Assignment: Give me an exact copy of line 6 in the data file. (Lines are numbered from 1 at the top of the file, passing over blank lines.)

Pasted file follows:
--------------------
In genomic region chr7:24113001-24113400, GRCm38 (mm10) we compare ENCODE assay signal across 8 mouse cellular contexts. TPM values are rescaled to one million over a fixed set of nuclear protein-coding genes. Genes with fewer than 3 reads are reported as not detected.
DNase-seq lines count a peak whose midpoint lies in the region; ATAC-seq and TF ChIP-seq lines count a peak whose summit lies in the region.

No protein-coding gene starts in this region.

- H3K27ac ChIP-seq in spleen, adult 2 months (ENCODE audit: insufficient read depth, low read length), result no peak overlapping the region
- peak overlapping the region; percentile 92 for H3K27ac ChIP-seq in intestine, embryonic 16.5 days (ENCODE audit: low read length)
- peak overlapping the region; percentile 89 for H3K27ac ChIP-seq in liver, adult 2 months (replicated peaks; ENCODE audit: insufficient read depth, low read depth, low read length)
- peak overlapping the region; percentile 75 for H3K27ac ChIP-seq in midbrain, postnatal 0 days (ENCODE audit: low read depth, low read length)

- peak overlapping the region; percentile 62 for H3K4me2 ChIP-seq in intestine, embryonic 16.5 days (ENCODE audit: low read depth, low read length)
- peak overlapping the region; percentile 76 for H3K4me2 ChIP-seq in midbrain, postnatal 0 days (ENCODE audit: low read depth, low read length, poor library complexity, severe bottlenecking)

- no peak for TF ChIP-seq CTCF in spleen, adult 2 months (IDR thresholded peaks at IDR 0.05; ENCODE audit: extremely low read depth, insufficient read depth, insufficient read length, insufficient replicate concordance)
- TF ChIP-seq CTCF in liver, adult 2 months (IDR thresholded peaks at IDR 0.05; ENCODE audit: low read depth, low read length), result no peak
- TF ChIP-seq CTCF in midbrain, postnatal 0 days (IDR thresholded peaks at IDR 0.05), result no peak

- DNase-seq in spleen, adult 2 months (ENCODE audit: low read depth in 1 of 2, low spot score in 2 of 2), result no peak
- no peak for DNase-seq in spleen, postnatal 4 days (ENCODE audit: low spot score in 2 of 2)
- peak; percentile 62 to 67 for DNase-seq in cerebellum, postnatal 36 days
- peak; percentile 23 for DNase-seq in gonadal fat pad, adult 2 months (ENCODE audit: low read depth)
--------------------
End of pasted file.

- peak overlapping the region; percentile 89 for H3K27ac ChIP-seq in liver, adult 2 months (replicated peaks; ENCODE audit: insufficient read depth, low read depth, low read length)